4. Use of individual online collection systems

The digital dimension of the ECI is fundamental for the survival of this democratic innovation. 70% of all signatures are now collected online. The decentralised, so-called individual online collection system, is particularly effective and has been used already by over 350 NGOs.
The EP has recognised its importance and calls on the Commission “to assess the possibility of reintroducing the option for organisers to use individual online collection systems.”
Moreover, the EP “points out that it has so far been possible to embed individual online collection systems in the websites of the different civil society organisations supporting a specific ECI without further certification obligations; recalls that individual online collection systems have been an important driver of innovation and have considerably contributed to strengthening support for ECIs.”

5. Interoperability between EU and national platforms

The EP proposes to link the EU’s European Citizens’ Initiative website with appropriate online platforms at national level in order to increase the visibility and efficiency of ECIs.

6. Freedom of information principle – access to files for effective legal protection

Time and again, ECI organisers are confronted with massively inadequate administrative action in the EU member states. The German Federal Administrative Office in Cologne f. ex. has caused ECI organisers extreme problems in certifying/verifying signatures. Access to information is often not guaranteed here and is therefore still very problematic today. The EP “calls on the Commission and the Member States to take measures to further simplify and harmonise national standards for collecting data and to ensure that organisers of European Citizens’ Initiatives have access to the files of the competent authority so that they can claim effective legal protection against unlawful decisions on certificates.”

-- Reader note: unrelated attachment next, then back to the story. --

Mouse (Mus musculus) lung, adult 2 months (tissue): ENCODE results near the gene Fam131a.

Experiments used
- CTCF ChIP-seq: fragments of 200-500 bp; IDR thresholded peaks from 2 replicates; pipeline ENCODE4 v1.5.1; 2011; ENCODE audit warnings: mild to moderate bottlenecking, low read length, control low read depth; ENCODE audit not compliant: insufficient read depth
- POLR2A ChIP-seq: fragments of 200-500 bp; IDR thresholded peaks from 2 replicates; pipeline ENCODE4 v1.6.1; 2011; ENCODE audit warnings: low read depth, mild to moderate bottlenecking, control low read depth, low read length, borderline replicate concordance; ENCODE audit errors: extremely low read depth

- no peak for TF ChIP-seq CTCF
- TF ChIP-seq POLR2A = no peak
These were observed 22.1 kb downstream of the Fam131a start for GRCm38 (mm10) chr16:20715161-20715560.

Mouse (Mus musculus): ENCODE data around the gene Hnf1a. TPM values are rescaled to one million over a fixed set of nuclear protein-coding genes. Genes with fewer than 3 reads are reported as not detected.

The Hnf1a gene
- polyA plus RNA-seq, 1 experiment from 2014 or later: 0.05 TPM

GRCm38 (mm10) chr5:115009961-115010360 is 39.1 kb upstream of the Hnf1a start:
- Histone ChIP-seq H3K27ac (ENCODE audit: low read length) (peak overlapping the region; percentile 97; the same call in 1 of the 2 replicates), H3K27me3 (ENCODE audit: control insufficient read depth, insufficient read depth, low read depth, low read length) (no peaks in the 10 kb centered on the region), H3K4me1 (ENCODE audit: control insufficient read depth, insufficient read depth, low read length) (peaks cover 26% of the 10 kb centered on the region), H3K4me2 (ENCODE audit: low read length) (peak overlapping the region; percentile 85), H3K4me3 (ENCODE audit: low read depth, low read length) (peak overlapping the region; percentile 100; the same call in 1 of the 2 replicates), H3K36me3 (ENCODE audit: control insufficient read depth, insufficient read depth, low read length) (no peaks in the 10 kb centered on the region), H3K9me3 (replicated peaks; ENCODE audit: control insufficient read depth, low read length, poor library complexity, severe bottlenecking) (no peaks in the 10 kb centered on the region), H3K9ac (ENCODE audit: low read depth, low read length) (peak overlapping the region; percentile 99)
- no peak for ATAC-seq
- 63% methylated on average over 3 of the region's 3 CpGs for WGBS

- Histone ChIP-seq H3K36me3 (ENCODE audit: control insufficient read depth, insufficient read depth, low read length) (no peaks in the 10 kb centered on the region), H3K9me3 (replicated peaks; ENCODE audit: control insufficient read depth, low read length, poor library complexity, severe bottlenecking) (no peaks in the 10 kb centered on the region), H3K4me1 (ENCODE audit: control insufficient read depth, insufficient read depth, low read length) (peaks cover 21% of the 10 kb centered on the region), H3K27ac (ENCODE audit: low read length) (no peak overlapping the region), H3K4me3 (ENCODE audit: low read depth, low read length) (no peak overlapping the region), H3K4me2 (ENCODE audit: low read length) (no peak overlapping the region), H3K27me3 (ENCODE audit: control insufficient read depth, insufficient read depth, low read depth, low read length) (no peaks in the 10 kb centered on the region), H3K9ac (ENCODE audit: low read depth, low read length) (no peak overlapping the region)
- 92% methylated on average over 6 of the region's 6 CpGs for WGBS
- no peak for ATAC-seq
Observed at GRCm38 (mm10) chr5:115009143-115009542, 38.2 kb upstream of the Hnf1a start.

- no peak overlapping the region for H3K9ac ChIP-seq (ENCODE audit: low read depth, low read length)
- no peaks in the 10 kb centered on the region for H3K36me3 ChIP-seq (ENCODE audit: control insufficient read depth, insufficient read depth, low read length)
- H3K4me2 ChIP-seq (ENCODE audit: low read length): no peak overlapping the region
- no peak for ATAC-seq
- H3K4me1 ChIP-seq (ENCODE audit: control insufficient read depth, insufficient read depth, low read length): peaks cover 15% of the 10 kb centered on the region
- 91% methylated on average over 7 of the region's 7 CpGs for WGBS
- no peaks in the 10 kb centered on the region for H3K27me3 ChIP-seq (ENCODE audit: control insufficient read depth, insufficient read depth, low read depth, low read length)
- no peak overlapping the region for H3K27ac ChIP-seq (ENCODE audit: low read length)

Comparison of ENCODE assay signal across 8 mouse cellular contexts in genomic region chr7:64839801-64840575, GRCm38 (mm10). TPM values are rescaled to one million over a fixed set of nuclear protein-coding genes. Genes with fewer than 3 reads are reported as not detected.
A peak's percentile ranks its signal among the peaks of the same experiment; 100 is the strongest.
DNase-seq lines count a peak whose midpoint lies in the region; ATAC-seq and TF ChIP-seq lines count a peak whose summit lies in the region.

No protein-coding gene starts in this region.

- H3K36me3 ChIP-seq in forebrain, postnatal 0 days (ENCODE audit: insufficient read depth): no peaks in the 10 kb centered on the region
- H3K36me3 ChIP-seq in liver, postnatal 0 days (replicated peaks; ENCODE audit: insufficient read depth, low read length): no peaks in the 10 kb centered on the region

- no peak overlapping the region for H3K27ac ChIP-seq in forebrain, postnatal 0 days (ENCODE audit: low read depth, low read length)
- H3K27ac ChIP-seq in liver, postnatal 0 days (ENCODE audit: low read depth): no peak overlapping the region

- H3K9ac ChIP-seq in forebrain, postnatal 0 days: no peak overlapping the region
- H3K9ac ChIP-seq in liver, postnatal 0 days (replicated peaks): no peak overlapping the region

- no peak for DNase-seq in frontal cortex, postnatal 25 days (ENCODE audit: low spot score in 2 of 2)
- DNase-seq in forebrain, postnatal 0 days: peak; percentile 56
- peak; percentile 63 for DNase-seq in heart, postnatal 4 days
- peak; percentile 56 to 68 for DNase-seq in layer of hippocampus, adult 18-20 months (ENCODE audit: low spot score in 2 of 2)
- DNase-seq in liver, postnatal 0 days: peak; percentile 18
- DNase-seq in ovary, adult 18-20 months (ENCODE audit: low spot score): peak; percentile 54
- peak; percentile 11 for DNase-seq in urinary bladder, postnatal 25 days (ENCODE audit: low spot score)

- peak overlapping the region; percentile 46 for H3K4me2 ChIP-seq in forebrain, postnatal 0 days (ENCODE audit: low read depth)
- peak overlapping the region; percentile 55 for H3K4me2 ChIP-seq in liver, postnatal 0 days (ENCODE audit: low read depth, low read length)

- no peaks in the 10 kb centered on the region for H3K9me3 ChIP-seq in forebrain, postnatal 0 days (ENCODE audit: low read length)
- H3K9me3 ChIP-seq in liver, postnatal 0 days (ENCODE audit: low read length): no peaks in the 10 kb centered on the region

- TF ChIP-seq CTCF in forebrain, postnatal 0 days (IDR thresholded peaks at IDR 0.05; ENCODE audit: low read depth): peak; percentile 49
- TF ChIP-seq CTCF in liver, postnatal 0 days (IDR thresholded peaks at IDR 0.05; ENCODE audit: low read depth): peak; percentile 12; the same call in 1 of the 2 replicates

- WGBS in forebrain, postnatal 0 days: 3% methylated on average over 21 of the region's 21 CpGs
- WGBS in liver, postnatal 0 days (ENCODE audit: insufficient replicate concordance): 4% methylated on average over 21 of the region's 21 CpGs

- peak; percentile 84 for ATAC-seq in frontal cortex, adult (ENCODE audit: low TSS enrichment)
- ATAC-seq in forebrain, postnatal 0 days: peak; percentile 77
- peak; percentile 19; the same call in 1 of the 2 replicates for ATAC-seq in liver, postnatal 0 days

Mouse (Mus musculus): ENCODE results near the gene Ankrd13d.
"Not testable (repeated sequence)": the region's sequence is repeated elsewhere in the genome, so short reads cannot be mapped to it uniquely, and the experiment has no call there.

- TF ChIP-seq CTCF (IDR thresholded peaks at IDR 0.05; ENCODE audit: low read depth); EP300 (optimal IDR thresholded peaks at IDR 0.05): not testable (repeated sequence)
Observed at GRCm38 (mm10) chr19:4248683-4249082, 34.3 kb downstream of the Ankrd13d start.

7. Cautious connection of successful ECIs with randomly selected Citizens’ Assemblies

EP proposes to link successful ECIs with randomly selected Citizens’ Assemblies, albeit only insofar as the EP suggests that “one possible way to increase debate and strengthen follow-up is to add the relevant topics of ECIs to the discussions of Citizens’ Panels convened on related matters.”

8. EP commits to improve ECI also in the context of an EU treaty change

For the first time in its history, the EP is making use of its right to propose a treaty change under Art. 48 TEU to amend EU primary law (“EU constitutional law”). The specific proposal is currently being drafted in the EP. In the resolution on the ECI, the EP commits to “further assessing, including in the context of a future revision of the Treaties, how to expand the scope, increase the accessibility and enhance the effectiveness of the ECI within the current and future legal framework of the EU.”